paper wads. On "go," have teams throw the paper wads at each other.
The team with the most paper wads on the other team's side after
three minutes wins.
Afterward, ask: How'd it feel to have a war?
How'd it feel to win? to lose? What do you think about real war? If
you were asked to fight for your country, what would you do?
Say: People in the Bible had to fight for their
country often. But one time, the Israelites fought in a war and
Have kids act out the story as you read aloud Jeremiah
After the story, ask: What would it have been
like to live in Jerusalem during this time? What would you have
done if you had been captured?
3. Thanks a Ton! Ask: What freedoms do we enjoy
in our country? What freedoms are you most grateful for? What would
life be like without these freedoms?
Say: Many people have fought for our country to
give us freedom. For Independence Day, let's say thank you to these
Give children card stock and markers. Have them create thank-you
cards to give to veterans. Deliver the cards to a veterans'
hospital or a veterans' administration.
4. Snack: See "Food for
1. Paper Attack Form teams. Have each team
choose a person to be a king or queen. Designate a dividing line
down the center of your room. Have teams each stand on a different
side of the line with their king or queen standing behind them.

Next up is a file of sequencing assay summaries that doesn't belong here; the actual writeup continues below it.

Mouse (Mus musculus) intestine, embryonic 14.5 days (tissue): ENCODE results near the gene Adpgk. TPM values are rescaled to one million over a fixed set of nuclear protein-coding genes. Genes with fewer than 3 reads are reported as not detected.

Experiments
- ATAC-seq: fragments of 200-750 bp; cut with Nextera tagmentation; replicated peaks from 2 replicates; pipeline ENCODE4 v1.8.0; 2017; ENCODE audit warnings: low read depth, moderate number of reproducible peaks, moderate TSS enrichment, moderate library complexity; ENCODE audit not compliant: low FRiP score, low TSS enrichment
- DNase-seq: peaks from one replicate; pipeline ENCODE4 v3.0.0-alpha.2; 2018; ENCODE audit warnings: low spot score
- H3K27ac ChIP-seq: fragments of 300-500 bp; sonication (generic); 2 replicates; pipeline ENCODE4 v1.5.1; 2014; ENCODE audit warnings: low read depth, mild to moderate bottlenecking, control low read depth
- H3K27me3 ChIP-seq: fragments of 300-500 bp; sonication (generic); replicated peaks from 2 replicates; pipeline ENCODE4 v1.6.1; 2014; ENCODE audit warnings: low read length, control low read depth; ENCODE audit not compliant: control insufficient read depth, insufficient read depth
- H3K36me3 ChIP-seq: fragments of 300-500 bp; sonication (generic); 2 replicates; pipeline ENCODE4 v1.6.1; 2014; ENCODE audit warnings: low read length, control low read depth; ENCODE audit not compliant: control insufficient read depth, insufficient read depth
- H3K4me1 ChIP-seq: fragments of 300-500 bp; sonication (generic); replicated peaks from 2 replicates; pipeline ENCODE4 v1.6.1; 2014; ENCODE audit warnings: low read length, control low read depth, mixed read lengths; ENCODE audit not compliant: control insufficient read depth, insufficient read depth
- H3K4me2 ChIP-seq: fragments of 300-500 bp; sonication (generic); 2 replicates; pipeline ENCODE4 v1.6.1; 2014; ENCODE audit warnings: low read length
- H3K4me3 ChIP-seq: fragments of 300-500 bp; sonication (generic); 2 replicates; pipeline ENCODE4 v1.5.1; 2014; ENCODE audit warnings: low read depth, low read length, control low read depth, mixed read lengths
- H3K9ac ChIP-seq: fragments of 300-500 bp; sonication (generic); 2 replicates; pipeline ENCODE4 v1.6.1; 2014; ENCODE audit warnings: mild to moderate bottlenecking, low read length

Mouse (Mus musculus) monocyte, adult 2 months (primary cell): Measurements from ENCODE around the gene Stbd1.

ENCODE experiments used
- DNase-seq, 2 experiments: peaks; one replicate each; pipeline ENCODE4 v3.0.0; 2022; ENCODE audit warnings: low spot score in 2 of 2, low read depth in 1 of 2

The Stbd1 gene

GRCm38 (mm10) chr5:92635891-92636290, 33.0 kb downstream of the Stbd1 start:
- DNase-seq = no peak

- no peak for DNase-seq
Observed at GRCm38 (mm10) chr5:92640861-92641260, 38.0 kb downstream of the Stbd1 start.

Give each person two newspaper wads to throw at the opposing team's
royalty. Tell teams to defend their royalty by blocking shots. No
one may cross or reach over the center line. Play until a king or
queen is hit.
Afterward, ask Which was more important to you,
to hit the opposing royalty or to protect your royalty? Explain.
What did it feel like as king or queen to have others defending
you? What did loyalty have to do with this game?
2. Leader Loyalty! Say: When citizens of a
country defend it and its leaders, it's called loyalty. Let's read
about a country who was loyal to their king.
Read aloud 2 Samuel 18:1-7.
Ask: Would you have this kind of loyalty to our
country's leader? Why or why not? What helps you be loyal to our
country? What hinders your loyalty?
3. The Bible Says Form groups of three or
fewer. Have groups each read Romans 13:1-7. Then have them discuss
these questions: Why does God want us to be loyal to our country's
leaders? Does God want us to obey our leaders even if they're doing
wrong things? Why or why not?
After groups discuss these questions, ask for reports. Then give
each group paper, an envelope, and an ink pen. Have groups each
write a letter to the leader of your country, expressing their
loyalty to the leader. Send the letters later.
4. Snack: See "Food for
by Jody Brolsma
You'll need: A 1-ounce package of instant
pudding mix, a 14-ounce can of sweetened condensed milk, 2 cups
milk, 8 cups crushed ice, 3/4 cup rock salt, a 13-ounce coffee can
with a lid, a 39-ounce coffee can with a lid, spoons, and bowls.
(Makes enough for five.)
Directions: Mix the first three ingredients in
the small coffee can. Cover tightly and place in the large can.
Alternately pack ice and rock salt around the small can. Cover
Have kids form a circle and roll the can back and forth for 15
minutes. Talk about how people have had to work together to make
our country strong. Then stir the contents of the small can. Roll
again for 15 minutes and talk about God's role in the formation of
Enjoy the ice cream and then close in prayer.
Carolyn Caufman is a children's minister in Minnesota.